Teaching customers sweetens honey business for Banner Bee
For Andrea Langworthy, the business of making honey involves more than tending to some 3.3 million honeybees over the summer -- about 60,000 bees in each of 50 to 60 organically maintained hives kept on farms in northern Montgomery, Howard and Frederick counties.
The beekeeper also works to educate. So her Banner Bee Co. maintains a glass-sided observation hive that often travels to farmers' markets, where customers can view the complex colony operations that produce Banner Bee's annual honey supply.
It's part of a carefully cultivated marketing effort that has turned the 5,000-pounds-a-year honey operation into a profitable cottage business. Langworthy, who owns Banner Bee with her husband, Chet, regularly chats with customers about the micro-nutrients available in bee pollen granules and touts the immune-stimulating properties of local honey; her Web site offers information on enriched raw honey and more to online shoppers.
She learned the nutritional value of honey early on, incorporating it into her own family's diet as she mastered the art of beekeeping with Chet, who learned it from his father. Before launching the honey-selling business, Andrea, who holds an MBA and has a background in fine arts and finance, spent many years as a bonds trader before turning a honey-producing hobby into a full-time business. Ten hours of her 60- to 70-hour workweeks are spent beekeeping, though her husband, who has owned and run his full-service flooring company for more than 25 years, does the bulk of the hive maintenance in the evenings.
The Langworthys began selling their jarred honey in 2000. Four years later, after two years of intensive research, Andrea launched a line of home products based on the farm's honey and beeswax. Banner Bee now sells raw and infused honeys, soaps, lotions, beeswax candles, honeycombs and pollen granules. She also sells propolis, a hive resin that claims antibacterial properties; Andrea uses it in nearly all of the skin products and instructs browsing customers on how to use propolis tinctures.
In its first decade, the business has grown steadily.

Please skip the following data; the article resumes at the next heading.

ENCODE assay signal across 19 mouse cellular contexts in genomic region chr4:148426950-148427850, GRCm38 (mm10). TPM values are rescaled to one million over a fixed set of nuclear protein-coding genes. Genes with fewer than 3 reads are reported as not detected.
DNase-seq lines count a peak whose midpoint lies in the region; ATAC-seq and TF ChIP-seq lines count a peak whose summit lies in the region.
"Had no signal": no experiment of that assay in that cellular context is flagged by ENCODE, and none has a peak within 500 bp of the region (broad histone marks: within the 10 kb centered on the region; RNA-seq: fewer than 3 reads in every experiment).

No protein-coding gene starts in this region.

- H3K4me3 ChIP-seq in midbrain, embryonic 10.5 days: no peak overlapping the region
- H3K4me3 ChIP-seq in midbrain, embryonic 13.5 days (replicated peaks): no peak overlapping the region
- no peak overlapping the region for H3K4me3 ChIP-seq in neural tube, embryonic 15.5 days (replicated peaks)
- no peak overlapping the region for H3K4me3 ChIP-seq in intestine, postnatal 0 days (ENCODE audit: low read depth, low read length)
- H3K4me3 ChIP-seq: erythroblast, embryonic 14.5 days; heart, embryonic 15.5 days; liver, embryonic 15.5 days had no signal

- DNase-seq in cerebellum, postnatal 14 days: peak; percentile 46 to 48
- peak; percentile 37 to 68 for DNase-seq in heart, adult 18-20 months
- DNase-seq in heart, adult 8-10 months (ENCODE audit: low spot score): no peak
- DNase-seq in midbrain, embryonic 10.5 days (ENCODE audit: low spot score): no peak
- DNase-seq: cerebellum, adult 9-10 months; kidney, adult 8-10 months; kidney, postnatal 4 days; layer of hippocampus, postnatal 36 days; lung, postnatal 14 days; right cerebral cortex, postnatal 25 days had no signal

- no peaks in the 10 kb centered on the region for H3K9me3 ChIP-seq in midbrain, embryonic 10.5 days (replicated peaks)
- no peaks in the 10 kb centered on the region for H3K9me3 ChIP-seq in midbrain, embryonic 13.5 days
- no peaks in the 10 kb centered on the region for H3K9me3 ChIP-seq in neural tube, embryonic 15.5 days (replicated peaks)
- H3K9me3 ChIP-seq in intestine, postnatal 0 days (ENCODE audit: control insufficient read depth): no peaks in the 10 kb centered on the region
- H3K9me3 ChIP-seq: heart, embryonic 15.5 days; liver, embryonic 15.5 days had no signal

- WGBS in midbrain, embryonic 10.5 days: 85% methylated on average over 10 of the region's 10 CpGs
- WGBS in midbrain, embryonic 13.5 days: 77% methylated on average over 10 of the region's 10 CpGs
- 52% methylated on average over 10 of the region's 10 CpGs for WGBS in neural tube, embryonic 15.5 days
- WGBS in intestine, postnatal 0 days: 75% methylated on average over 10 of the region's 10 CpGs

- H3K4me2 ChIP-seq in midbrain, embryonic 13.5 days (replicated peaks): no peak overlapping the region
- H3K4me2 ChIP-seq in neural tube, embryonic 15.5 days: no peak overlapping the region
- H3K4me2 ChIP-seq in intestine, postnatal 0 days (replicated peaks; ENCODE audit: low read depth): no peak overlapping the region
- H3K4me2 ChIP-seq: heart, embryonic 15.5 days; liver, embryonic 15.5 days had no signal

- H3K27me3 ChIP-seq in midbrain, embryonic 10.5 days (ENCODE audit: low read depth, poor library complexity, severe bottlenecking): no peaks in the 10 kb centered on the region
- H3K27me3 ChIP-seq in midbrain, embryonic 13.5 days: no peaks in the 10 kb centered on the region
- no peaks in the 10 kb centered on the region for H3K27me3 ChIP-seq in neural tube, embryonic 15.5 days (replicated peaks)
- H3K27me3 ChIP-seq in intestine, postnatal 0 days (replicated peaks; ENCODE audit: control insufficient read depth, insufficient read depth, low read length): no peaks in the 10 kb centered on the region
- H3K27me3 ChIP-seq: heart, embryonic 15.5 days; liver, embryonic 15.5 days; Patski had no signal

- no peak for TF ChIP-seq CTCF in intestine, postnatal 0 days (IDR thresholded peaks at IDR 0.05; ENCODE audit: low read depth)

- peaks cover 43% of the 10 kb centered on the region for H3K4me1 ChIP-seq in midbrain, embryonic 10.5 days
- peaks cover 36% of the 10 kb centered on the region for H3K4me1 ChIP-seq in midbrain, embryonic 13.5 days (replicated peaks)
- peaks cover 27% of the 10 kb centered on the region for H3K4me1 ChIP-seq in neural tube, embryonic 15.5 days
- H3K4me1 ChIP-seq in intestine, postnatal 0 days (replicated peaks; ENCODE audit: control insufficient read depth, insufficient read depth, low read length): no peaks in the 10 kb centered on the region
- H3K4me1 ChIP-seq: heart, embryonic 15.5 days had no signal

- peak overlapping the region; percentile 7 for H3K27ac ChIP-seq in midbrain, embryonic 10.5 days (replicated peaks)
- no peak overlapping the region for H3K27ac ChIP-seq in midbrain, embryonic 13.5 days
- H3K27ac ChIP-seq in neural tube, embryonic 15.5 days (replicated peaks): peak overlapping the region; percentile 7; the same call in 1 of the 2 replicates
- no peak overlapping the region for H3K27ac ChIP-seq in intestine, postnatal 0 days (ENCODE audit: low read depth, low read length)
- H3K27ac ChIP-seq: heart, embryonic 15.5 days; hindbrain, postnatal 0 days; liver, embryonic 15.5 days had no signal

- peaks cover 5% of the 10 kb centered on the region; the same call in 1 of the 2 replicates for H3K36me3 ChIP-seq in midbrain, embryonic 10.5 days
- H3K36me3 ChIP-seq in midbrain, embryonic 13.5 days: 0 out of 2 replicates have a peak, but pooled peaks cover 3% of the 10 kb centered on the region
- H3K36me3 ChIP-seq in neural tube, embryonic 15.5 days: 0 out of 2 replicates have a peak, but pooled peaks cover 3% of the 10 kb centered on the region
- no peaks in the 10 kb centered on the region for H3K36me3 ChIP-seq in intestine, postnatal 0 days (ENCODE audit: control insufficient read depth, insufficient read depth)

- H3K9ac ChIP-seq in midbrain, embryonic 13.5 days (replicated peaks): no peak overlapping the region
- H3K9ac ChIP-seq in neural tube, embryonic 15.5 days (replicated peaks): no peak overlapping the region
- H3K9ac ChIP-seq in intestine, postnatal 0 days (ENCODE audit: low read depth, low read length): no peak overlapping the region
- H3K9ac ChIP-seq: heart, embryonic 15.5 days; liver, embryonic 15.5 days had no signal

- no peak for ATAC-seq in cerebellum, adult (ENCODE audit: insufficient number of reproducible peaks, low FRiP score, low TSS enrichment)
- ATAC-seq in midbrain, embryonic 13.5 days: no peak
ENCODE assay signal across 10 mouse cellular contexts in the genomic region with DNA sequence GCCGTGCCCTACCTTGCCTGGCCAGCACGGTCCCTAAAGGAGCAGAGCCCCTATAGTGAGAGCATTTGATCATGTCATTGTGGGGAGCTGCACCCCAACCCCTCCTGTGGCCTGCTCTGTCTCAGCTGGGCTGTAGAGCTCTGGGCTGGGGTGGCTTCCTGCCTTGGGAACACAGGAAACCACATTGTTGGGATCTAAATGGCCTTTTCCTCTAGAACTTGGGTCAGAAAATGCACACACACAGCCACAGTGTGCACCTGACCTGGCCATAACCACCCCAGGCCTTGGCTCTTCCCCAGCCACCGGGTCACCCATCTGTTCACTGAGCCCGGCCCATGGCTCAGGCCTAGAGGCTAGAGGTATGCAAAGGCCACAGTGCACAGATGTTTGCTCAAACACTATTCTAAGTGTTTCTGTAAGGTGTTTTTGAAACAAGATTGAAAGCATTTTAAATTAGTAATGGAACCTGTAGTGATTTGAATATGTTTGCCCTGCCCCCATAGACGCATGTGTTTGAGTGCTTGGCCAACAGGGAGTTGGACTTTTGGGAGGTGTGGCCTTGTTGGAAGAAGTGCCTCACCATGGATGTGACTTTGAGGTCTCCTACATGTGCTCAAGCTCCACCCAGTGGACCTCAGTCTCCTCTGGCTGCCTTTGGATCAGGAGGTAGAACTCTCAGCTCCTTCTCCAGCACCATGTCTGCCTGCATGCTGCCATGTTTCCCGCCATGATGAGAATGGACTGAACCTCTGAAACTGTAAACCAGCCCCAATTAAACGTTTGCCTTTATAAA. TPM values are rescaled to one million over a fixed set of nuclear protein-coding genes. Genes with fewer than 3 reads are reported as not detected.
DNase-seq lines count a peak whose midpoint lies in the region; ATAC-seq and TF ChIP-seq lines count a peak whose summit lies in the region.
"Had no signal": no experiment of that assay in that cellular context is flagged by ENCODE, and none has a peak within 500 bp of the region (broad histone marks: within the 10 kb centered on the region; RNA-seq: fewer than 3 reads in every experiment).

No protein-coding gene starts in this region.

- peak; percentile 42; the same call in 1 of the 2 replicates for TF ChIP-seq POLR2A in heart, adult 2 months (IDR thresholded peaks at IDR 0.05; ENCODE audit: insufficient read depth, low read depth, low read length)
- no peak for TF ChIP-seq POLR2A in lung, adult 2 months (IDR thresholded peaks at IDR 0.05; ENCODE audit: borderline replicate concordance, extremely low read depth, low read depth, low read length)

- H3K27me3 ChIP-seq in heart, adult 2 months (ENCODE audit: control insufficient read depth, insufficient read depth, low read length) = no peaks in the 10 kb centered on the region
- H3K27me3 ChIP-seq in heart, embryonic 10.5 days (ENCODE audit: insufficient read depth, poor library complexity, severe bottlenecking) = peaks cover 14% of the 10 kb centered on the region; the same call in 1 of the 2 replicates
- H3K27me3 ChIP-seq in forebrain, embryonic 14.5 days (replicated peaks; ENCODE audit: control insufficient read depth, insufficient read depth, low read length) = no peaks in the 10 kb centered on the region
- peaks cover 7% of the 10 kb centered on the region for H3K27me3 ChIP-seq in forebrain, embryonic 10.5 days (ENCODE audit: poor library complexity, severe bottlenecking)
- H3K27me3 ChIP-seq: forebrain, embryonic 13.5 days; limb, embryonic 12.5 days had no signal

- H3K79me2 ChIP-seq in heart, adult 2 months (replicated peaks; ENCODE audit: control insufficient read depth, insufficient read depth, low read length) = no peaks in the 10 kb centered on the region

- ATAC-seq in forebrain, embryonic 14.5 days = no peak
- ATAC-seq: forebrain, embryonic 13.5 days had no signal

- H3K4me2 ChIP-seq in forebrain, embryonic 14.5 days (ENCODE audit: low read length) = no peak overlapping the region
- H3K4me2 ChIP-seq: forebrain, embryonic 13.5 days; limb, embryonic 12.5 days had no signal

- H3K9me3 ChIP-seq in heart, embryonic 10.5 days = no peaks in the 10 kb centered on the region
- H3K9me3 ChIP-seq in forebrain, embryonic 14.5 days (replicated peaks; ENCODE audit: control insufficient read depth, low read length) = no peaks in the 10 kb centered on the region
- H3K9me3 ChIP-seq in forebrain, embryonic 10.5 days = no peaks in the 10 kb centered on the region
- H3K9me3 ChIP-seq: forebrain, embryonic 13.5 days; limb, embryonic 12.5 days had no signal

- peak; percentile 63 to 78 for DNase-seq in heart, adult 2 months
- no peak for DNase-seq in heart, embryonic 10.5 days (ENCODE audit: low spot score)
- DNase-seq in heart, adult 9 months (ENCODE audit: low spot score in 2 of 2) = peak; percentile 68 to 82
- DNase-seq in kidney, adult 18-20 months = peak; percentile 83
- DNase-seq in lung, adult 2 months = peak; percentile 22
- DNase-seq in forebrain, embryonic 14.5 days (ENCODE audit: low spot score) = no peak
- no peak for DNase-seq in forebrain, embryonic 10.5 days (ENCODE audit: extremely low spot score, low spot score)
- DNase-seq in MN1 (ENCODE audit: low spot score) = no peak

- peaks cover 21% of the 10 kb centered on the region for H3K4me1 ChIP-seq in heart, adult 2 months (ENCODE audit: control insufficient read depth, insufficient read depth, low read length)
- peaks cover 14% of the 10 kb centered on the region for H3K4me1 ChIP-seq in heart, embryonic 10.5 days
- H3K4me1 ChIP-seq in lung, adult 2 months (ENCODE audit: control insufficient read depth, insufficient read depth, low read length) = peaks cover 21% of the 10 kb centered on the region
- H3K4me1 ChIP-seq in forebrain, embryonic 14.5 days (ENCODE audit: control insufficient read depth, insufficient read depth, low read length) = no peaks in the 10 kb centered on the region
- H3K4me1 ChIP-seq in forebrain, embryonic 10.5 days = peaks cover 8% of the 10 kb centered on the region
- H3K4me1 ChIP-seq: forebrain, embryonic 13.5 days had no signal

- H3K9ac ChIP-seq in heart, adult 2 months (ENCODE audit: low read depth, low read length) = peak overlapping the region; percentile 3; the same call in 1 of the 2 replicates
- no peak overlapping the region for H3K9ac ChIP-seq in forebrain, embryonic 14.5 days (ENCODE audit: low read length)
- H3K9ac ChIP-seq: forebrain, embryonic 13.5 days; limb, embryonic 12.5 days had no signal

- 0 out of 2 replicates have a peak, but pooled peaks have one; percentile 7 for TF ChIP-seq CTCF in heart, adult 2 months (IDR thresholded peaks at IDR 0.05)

"We're pretty much bursting at the seams," said Andrea, who sees expansion on the horizon.
She creates and packages all of the products in the kitchen-turned-laboratory of her Gaithersburg home -- where pots of melted beeswax simmer in double boilers -- and she likes that the company is still a homespun operation that allows her close proximity to Chet and their two teenage daughters.
As autumn's chill sets in, honey production stops and hives are combined for winter, when the bee count drops to around 20,000 per hive. But business doesn't slow: November and December bring holiday markets and increased Web site sales. Andrea spends January through March replenishing her product stock and creating new products and packaging designs, as well as planning ahead for the spring and summer.
Year-round, the company Web site draws in the bulk of her business, much of it channeled through a national "buy local" directory called LocalHarvest.org. Andrea limits advertising to the Web site as well as by word of mouth.
Banner Bee also sets up shop at some four farmers' markets each week during the warmer months; a typical day spent at the farmers' market yields about 40 to 50 sales. Those face-to-face interactions create opportunities to tell customers about the nutritional benefits of raw honey, which is minimally processed to preserve vitamins and active enzymes.
The company also sells honey wholesale to regional restaurants and shops, including My Organic Market stores, American Plant in Bethesda, Ricciuti's in Olney and Meli Patisserie & Bistro in Baltimore's Fell's Point neighborhood.
Banner Bee's raw honey runs about $8 a pound; infused and gourmet honeys start at $9.50. To set her prices, Andrea regularly checks competitors' rates and consults the U.S. Agriculture Department's commodity price per barrel, which fluctuates regularly -- just like oil -- she said. Her honey price also incorporates time spent on harvesting and packaging.
"It's a labor-intensive, premium product," she said. "I'm trying to support the industry in the area and keep the bar high."